SOTA activators in Virginia and West Virginia have what we can now call a tradition of enjoying a summit-to-summit QSO party on or about New Year’s Day. This year was the third out of the last four years that we’ve had good enough weather and trail conditions to make it happen. Thanks to Allen, @AG4VA, the W4V association manager, for organizing the event.
What follows is my view of our humble hills as captured on January 1st, 2023.
Given the decent weather and the 2 PM start of the S2S party, I opted to squeeze in a quick activation that morning of Crawford Mountain, W4V/HB-014, 3780 ft (1152 m). I departed at 5 AM on the two-hour drive to the trailhead and made the 2.7 mi (4.3 km) hike up.
The apex of my dipole on the unremarkable, wooded summit:
With 27 Qs in the log, I made the same hike down and drove 20 minutes to the trailhead for Elliott Knob, W4V/HB-001, 4462 ft (1360 m).
The hike to the summit is 2.4 mi (3.9 km) each way. The elevation gain is 2072 ft (632 m) with essentially no counter-climb:
Apart from some brush blown down across the trail here and there and a few short stretches of lingering ice toward the top, it was an easy hike though unbroken forest. A patch of moss encountered in a north-facing hollow about two-thirds of the way up:
At last, a view of my destination through the trees:
If you look carefully at the above image, you can just spot a structure at the summit. It’s an old fire lookout tower which I will be commandeering for this afternoon’s VHF exploits:
The gates are open, there are no keep-out notices, and the structure’s in good shape:
The floor of the cabin made for a cleaner, flatter work surface than I usually get for assembling my 2 m summit Yagi. I lashed it to the one corner of the deck railing not already occupied by a permanent antenna, along with the IC-2300H mobile rig and 6 AHr lithium battery:
The other transmitters at the site fortunately caused very little interference during my time there. Some of this was the luck of minimal activity on the 2 m repeater whose antenna is mounted at another corner of the deck.
Goal number one of the day was fulfilled in making summit-to-summit QSOs on 2 m FM with most of our group. I managed to work seven of the 12 summits activated in W4V and W8V that day, ranging from 26 to 77 mi (42 to 124 km) distant. Apart from the two I activated myself, the ones not worked either wrapped up before I was on summit or were pretty far to the northeast and hence on the wrong side of the tower cabin.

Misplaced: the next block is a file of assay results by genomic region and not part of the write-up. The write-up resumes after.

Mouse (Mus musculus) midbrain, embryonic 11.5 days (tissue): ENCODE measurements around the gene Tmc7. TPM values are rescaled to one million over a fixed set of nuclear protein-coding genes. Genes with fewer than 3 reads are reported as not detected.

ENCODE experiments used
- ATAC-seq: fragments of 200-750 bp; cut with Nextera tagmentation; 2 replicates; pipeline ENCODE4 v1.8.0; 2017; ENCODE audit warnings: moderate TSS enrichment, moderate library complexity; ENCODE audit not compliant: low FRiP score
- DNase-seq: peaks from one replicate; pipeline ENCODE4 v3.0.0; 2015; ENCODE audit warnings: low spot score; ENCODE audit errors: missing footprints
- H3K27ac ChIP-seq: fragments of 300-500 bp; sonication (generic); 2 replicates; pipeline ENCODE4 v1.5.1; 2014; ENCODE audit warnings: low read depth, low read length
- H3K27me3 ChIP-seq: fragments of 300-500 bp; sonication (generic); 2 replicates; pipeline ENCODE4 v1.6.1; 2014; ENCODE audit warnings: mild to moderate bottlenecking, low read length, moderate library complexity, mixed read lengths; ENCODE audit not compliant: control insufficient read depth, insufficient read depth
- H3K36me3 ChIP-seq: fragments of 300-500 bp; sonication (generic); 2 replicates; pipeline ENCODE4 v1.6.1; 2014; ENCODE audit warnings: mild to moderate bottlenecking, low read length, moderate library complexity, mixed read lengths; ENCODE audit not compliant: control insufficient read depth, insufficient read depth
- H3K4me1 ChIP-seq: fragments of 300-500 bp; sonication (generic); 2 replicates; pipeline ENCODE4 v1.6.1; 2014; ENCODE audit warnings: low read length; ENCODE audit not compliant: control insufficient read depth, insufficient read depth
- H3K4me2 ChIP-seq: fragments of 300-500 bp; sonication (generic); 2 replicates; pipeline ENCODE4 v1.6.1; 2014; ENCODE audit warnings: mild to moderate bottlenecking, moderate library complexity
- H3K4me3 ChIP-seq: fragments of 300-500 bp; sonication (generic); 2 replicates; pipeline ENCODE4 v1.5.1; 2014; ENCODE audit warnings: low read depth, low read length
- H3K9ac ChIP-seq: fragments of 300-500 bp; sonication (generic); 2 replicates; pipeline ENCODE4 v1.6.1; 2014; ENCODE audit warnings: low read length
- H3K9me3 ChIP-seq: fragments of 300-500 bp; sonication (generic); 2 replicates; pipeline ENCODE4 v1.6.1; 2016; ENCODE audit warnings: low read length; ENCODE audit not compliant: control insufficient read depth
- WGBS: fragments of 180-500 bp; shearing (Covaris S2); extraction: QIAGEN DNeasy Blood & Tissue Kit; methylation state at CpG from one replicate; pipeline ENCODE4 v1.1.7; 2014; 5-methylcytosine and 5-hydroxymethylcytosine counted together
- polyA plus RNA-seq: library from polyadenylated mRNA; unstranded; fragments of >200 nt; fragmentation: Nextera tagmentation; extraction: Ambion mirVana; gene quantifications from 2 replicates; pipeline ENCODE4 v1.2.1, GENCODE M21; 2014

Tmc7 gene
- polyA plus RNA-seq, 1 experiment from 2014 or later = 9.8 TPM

I also succeeded at the secondary goal, the one that had prompted my dragging a 65 W mobile rig and suitable battery up a 2000 ft climb: working beyond 150 mi or so on 2 m FM. This is something we generally only manage from the minority of summits in Virginia with no trees obscuring the horizon.
My perch atop Elliott Knob delivered three QSOs with distant fixed stations at 154 to 197 mi (248 to 317 km). Also worked were a good smattering of mobile and fixed stations out to 90 mi or so who happened to be listening to the 2 m calling frequency.
Taking breaks here and there to share the agreed-upon frequencies with other activators was no hardship given the fine prospect to be surveyed. Looking northeast down the Shenandoah Valley:
Looking west across Deerfield Valley at some interesting late afternoon light on Shenandoah Mountain and, beyond it, W8V-land:
Having gotten a total of 42 QSOs in the log on this summit, I put my phone’s camera in panorama mode and captured this image, which I would later annotate with the activations of the day as well as several other visible summits:
Thanks for reading. Belated wishes for good summitting in 2023!